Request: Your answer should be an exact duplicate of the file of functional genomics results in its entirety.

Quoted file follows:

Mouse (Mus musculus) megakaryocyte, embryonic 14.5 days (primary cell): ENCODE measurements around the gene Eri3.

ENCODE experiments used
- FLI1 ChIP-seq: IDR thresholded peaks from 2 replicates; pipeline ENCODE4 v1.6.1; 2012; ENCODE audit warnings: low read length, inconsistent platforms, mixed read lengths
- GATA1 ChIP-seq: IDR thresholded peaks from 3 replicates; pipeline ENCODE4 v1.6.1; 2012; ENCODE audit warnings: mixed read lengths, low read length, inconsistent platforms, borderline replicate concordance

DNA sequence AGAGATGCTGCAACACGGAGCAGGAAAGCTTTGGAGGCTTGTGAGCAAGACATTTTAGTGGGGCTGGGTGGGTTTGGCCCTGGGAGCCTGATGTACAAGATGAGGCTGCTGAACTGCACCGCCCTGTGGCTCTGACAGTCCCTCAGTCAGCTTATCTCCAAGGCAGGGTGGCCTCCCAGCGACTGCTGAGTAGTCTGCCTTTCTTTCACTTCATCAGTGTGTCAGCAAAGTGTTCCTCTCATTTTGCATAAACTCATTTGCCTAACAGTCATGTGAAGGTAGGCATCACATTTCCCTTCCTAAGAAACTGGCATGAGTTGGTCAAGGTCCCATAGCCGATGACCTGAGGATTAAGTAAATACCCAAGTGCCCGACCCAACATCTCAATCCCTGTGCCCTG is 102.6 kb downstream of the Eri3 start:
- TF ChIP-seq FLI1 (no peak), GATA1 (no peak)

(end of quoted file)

Mouse (Mus musculus) megakaryocyte, embryonic 14.5 days (primary cell): ENCODE measurements around the gene Eri3.

ENCODE experiments used
- FLI1 ChIP-seq: IDR thresholded peaks from 2 replicates; pipeline ENCODE4 v1.6.1; 2012; ENCODE audit warnings: low read length, inconsistent platforms, mixed read lengths
- GATA1 ChIP-seq: IDR thresholded peaks from 3 replicates; pipeline ENCODE4 v1.6.1; 2012; ENCODE audit warnings: mixed read lengths, low read length, inconsistent platforms, borderline replicate concordance

DNA sequence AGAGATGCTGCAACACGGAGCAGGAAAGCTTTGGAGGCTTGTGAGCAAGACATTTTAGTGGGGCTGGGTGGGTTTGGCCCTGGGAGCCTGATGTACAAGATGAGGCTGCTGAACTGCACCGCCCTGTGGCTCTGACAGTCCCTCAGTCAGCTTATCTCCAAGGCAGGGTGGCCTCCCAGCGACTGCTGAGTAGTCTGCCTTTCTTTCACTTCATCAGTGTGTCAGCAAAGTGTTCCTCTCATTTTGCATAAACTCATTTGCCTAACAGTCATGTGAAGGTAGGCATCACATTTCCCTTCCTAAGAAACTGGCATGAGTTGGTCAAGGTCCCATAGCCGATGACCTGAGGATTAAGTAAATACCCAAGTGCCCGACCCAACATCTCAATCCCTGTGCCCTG is 102.6 kb downstream of the Eri3 start:
- TF ChIP-seq FLI1 (no peak), GATA1 (no peak)